In April this year, the European Commission said it would update the Data Retention Directive after conceding that it does not always adequately protect privacy or personal data.
The Commission was responding to a critical report that it had commissioned to provide feedback on the impact the Directive was having on businesses and consumers, and how it was being implemented in EU countries.
At the time the Commission said that it would consider strengthening regulations of the storage, access to and use of retained data to improve the protection of personal data.
In May, UK Justice Secretary Ken Clarke said that the Commission's plans to revise the Directive should be viewed "with caution" after he listed examples of how stored communications data had been used to thwart terrorism and serious crime during a speech at the British Chamber of Commerce in Brussels. Out-Law.com
This is the other article that caught my eye, but don't be mislead by the header, it goes deeper than that.
YouTube asked to remove 135 videos over 'national security issues', Google says
The UK Government asked Google to remove 135 YouTube videos for national security reasons in the first half of this year, the internet search giant has said.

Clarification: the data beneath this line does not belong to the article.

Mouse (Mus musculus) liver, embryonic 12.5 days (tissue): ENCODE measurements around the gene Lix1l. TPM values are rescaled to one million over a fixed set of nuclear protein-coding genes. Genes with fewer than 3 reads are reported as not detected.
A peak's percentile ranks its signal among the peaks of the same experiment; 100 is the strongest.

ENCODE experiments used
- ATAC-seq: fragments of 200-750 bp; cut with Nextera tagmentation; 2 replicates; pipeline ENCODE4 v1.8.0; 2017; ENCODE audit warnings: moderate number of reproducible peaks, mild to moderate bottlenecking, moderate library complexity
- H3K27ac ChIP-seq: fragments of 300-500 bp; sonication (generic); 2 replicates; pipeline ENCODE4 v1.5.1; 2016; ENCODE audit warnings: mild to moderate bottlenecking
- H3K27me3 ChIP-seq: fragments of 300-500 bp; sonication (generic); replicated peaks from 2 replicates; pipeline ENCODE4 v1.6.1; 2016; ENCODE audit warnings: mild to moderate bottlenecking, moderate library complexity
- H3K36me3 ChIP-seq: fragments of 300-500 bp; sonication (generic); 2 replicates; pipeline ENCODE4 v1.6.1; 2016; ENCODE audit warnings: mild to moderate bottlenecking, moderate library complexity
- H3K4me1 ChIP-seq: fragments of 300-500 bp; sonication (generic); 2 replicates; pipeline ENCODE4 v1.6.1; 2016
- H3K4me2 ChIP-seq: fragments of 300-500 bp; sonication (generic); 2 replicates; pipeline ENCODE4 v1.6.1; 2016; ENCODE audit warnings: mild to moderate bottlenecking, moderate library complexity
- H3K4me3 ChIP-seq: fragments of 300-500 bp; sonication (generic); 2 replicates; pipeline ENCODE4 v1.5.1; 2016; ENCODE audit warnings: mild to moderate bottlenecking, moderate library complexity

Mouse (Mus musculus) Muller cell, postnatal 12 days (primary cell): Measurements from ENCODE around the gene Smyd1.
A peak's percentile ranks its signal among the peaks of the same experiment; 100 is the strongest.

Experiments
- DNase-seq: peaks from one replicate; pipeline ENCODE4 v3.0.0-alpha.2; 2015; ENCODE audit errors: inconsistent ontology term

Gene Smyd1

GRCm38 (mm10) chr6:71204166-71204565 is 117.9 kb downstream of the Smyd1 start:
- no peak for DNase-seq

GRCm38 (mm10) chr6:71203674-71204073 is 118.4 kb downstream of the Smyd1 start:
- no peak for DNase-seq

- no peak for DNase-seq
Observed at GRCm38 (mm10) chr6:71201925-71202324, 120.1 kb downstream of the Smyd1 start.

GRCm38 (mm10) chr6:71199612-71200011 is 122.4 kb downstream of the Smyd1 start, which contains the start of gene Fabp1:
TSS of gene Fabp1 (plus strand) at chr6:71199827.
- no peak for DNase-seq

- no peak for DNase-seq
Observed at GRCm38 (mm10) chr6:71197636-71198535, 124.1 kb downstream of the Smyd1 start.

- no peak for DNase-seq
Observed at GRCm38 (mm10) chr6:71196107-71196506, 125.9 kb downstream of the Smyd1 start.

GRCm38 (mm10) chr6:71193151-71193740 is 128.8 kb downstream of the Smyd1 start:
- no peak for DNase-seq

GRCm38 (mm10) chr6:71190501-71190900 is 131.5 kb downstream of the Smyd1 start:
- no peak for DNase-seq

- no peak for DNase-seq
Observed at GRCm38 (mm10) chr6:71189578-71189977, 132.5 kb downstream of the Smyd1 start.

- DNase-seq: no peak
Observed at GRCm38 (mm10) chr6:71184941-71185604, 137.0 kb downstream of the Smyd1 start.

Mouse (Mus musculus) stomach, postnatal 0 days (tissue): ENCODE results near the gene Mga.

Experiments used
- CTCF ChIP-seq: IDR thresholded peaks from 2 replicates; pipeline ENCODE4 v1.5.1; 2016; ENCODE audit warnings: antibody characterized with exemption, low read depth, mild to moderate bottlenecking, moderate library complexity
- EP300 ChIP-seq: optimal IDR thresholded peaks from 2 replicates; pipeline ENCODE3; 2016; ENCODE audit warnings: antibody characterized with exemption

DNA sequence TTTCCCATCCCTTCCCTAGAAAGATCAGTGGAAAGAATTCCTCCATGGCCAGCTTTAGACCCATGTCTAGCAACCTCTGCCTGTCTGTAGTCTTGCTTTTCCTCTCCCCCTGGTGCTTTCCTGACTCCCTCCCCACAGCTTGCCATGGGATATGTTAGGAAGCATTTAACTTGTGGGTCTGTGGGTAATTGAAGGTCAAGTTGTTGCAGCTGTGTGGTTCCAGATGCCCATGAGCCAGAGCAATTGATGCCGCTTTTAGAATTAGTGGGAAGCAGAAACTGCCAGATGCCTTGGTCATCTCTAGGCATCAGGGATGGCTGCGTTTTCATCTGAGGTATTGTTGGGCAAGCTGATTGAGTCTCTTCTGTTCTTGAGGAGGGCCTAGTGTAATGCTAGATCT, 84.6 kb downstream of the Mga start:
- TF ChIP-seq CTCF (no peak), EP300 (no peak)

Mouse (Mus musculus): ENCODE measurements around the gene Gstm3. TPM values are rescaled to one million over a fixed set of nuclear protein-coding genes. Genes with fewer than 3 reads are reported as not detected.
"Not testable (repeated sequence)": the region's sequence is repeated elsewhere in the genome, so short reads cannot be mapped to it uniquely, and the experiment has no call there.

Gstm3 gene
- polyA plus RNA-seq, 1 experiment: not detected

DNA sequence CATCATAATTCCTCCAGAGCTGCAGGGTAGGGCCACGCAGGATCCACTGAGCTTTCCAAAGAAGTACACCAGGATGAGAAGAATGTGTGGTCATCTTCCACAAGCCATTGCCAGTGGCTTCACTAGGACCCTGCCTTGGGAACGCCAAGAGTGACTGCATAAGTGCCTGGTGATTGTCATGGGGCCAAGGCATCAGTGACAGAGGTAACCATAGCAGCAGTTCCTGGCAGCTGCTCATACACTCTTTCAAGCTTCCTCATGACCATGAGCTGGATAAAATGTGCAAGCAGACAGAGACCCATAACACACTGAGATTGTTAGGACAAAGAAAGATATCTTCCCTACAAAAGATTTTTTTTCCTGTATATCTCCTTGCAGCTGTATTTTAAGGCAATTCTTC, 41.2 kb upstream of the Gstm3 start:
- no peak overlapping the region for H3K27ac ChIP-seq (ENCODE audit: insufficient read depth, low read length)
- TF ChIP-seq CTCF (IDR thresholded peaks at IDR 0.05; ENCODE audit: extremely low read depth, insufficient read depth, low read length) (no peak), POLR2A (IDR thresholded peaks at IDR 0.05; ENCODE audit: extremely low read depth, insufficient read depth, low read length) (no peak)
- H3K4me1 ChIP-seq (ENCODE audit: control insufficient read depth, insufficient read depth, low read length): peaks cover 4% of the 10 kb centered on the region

In total UK content removal requests increased by 71% compared to the previous six-month period, Google said in its twice-yearly transparency report.
The Government raised no national security concerns between July and December 2010.
Google fully or partially complied with 82% of the Government's requests, the report said.
In total the UK Government requested the removal of 333 items including web search results, images and videos according to the figures.
It also asked for 61 videos to be removed for 'privacy and security' reasons, three for violence and one for hate speech. 20 videos were removed for 'other' reasons, according to the figures.
Google started publishing its Transparency Report last year. It outlines traffic patterns and disruptions to Google services, as well as providing details of content removal requests and requests for user data received from governments around the world.